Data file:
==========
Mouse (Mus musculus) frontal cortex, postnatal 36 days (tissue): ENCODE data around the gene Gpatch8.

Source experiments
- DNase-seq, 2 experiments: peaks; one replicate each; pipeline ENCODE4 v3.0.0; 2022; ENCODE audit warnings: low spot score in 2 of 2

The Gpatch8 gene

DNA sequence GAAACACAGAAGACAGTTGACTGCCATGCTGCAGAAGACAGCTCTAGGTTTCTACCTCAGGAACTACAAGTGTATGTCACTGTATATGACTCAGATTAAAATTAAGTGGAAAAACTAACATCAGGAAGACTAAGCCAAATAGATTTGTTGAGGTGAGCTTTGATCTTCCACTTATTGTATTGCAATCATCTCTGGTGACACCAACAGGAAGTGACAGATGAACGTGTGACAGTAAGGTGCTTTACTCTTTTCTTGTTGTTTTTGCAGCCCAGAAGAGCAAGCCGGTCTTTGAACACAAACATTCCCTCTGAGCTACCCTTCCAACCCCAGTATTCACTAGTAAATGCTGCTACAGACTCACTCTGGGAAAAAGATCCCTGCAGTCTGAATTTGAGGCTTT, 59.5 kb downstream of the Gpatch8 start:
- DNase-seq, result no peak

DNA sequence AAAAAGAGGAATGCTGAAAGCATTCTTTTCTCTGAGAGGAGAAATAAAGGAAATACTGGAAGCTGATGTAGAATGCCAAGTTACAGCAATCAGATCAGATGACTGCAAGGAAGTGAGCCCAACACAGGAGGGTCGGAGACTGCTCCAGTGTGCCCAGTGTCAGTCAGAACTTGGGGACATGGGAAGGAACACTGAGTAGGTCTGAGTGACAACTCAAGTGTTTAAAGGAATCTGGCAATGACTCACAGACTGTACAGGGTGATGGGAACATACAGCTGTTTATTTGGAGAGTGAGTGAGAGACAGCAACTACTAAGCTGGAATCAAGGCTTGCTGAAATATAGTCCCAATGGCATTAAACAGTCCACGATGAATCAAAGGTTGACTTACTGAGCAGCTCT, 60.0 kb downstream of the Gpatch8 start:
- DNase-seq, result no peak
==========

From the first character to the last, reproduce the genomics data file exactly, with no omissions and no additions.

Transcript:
Mouse (Mus musculus) frontal cortex, postnatal 36 days (tissue): ENCODE data around the gene Gpatch8.

Source experiments
- DNase-seq, 2 experiments: peaks; one replicate each; pipeline ENCODE4 v3.0.0; 2022; ENCODE audit warnings: low spot score in 2 of 2

The Gpatch8 gene

DNA sequence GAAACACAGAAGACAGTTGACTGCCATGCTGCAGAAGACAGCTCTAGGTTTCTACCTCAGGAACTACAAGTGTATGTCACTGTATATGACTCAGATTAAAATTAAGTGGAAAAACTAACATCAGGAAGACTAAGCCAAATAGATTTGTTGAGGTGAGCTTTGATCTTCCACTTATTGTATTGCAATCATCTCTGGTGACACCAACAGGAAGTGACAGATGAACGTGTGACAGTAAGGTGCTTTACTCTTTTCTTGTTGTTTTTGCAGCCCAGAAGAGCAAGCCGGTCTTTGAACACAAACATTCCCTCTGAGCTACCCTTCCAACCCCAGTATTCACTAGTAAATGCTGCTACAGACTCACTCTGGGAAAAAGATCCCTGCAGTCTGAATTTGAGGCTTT, 59.5 kb downstream of the Gpatch8 start:
- DNase-seq, result no peak

DNA sequence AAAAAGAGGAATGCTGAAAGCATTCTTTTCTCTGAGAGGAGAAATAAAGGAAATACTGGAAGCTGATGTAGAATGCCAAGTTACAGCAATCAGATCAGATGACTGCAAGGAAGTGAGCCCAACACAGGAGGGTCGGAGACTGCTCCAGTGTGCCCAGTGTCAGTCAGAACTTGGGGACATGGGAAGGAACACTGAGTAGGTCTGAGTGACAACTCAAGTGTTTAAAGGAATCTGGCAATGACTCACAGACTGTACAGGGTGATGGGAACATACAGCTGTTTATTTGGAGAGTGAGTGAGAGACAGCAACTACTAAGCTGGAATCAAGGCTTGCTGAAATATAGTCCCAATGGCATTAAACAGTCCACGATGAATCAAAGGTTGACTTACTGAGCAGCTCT, 60.0 kb downstream of the Gpatch8 start:
- DNase-seq, result no peak